Kelly’s Whitewater Park in Cascade, ID holds a special place in our hearts. Between the Payette River Games and the park itself being a perfect place for training we couldn’t not hold a RVR 2 RVR clinic at the park.

We partnered up with the local shop River Gear, the owners are two married avid water enthusiasts out of McCall, ID Kelly and Damon. They set up and organized a BBQ the night before our Intro to Surf clinic; we talked about the future of the whitewater park and hopes of making Kelly’s a regular stop for RVR 2 RVR.

Everyone who showed up had different levels of experience. Some never surfed before and others live right down the road and frequent the park. This would be the first time we’ve held a surf clinic without the river skills lesson on Day 1. Normally this would have proved to make the learning and teaching process rather challenging but everyone was so patient with one another that it went very smoothly.

The wave that we focused on is perfect for teaching, with a smooth entry, big eddie, and whitewater all the way across making it very retentive. For those who surf there regularly they got an opportunity to try more advanced board designs like the Badfish (INSERT LINK) Cobra and River Surfer. We worked on improving their weight distribution to encourage stronger more dramatic turns. It was great to see those light bulb moments that will result in them moving their surfing to the next level.

For some of the beginners it was new for them just to swim in moving current. Jumping into the river was them taking the next step to push past their comfort zones and gain a new respect for the river. We put all the beginners on the Badfish Inflateable River Surfer and by the end of it each paddler was getting into the wave and experiencing their very first surf!!!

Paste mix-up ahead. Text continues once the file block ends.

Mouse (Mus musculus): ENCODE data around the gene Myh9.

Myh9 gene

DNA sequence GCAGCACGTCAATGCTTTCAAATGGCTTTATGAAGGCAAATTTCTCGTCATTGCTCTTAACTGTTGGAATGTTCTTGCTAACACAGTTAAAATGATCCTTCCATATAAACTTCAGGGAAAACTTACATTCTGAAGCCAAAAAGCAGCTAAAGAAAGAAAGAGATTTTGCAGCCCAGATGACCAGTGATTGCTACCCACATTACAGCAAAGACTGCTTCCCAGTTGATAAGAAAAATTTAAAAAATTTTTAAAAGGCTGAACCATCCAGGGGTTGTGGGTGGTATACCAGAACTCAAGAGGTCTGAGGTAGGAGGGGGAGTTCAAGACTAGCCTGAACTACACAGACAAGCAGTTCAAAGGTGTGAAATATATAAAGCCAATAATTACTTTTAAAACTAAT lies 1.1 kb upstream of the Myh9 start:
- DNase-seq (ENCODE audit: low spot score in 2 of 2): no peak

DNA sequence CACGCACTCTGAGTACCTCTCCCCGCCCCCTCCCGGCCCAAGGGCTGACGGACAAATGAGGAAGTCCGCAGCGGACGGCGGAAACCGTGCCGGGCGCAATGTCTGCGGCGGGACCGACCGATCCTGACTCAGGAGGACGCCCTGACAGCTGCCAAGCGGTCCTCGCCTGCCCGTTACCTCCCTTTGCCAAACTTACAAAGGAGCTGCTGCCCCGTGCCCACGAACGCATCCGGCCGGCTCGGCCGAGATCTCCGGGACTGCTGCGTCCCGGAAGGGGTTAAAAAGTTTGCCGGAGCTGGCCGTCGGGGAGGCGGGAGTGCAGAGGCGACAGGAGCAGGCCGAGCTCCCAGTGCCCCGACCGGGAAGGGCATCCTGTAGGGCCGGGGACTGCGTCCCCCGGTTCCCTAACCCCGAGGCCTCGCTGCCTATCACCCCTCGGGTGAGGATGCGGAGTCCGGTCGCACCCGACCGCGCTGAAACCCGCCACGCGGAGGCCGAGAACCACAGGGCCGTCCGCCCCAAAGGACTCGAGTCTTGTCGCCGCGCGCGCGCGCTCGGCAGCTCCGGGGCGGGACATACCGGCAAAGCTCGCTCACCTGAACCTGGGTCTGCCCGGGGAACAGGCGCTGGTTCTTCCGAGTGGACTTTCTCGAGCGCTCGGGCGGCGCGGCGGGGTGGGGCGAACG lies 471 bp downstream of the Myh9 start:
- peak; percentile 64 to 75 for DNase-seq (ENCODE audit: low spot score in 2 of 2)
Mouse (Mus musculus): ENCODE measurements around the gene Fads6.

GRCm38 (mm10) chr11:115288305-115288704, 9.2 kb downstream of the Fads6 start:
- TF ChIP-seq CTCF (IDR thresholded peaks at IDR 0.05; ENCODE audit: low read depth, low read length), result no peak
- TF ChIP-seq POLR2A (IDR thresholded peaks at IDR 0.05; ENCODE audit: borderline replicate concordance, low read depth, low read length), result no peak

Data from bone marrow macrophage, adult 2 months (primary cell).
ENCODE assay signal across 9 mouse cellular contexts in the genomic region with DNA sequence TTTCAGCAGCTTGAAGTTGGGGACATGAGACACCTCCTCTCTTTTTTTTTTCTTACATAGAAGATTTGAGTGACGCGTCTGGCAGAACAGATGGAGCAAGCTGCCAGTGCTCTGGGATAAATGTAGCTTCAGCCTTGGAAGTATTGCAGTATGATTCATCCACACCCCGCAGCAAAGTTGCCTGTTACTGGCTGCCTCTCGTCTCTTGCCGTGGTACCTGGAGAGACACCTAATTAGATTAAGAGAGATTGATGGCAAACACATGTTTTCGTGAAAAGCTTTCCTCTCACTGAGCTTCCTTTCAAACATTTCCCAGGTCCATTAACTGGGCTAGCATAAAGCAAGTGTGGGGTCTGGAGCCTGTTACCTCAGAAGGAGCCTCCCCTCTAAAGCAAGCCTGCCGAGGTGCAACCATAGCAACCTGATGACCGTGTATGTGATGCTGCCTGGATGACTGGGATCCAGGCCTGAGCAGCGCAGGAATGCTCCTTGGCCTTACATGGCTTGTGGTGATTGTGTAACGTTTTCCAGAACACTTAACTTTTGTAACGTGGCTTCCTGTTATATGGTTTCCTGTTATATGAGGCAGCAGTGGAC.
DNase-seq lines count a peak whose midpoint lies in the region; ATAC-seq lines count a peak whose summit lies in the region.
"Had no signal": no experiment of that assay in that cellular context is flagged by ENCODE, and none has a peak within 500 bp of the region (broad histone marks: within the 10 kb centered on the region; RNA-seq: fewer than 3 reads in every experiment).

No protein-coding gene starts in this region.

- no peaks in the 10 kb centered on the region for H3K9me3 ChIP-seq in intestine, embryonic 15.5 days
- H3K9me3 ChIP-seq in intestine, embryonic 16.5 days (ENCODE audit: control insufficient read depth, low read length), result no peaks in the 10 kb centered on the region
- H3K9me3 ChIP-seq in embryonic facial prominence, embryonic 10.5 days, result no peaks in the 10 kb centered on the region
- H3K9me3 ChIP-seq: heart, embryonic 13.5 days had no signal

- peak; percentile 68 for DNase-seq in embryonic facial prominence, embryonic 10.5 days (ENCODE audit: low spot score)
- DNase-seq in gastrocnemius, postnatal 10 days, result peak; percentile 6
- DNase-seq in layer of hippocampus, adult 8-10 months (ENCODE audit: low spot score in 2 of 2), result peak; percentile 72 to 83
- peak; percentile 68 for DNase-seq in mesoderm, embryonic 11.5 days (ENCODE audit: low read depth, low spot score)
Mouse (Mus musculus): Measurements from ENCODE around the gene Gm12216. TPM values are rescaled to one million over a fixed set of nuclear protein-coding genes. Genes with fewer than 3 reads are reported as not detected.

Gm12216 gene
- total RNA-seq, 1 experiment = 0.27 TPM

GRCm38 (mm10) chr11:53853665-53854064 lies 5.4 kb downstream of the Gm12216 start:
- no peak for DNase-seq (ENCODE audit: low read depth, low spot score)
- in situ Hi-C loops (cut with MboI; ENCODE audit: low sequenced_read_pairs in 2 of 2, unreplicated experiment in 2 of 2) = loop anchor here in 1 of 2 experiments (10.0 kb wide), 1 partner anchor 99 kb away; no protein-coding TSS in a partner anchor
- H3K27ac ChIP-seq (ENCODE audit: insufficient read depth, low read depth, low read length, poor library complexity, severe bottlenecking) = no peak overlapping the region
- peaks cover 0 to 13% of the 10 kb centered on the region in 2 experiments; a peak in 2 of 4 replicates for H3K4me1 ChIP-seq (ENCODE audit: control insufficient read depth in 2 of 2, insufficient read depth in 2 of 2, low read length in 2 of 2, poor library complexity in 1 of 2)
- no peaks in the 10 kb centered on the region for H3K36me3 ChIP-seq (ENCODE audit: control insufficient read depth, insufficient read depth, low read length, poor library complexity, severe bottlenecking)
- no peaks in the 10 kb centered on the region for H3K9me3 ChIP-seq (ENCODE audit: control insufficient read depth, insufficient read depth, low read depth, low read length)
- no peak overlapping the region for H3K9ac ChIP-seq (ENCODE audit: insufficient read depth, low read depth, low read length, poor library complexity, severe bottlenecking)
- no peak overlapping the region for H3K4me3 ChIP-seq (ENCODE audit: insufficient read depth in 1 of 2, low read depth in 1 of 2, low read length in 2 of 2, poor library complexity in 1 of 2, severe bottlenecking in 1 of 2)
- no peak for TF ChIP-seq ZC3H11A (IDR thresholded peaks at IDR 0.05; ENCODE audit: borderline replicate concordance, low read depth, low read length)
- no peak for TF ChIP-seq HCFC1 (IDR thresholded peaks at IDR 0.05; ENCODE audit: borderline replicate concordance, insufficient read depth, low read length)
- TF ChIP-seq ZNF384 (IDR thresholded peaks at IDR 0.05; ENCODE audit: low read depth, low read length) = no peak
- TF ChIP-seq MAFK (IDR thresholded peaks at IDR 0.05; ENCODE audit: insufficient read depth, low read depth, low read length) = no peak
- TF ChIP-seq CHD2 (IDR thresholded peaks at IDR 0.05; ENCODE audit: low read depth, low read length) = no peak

We’ve been asked to come back next year with our full curriculum. We love teaching at whitewater parks; it’s the perfect venue and will definitely be back to teach a downriver skills and river surfing course come 2017. Big thanks to River Gear and Kelly’s Whitewater Park for making this clinic such a success! See you next year!

Boise Clinic Re-Cap

By | Rvr2Rvr | One Comment

It was a blistering 90 degree day when we rolled into Boise. Blinky (the van) was over the heat and needed to chill for a couple days. Downtown Boise is hip with farm-to-table restaurants, tattoo parlors, and breweries but the city was quiet when we passed through. We made our way to Idaho River Sports and it seemed that all of Boise had retreated to Quinn’s pond. Quinn’s sits catty corner to Boise river’s whitewater park and is one of soon to be four connecting lakes that are currently under construction.

The pond was filled with stand up paddle boards and kids screaming as they playfully jumped off the dock. Idaho River Sport’s (IRS) rental crew was wiping sweat from their faces; for every board that was returned there was someone there ready to take it out. Despite the Summer frenzy the staff was so friendly and welcoming.

IRS provided us with a place to park our vans along with food & beverages for the ‘Can I Surf That’ screening and BBQ the night before the clinic. We were lucky to have the majority of the staff join us for the BBQ as well as some of the core surfers in the Boise river surfing community. It’s been awhile since I’ve watched ‘Can I Surf That’ and seeing everyones excitement from seeing it for the first time made me start wondering if it’s time to pursue part II.

Our flatwater river transitional skills clinic on the Quinn’s began at 9 a.m. The boise adjustable wave was only going to be set for surfing until noon that day. I couldn’t come to Boise and not surf their wave. So I woke up at 4:45 not knowing sunrise wasn’t until 6:15 am. Suited up with my friend and local surfer Brooks Roberts. After about 25 attempts I got a surf, it lasted a glorious two minutes. Thanks to Brooks for helping me break through the mental block of acid dropping into a wave.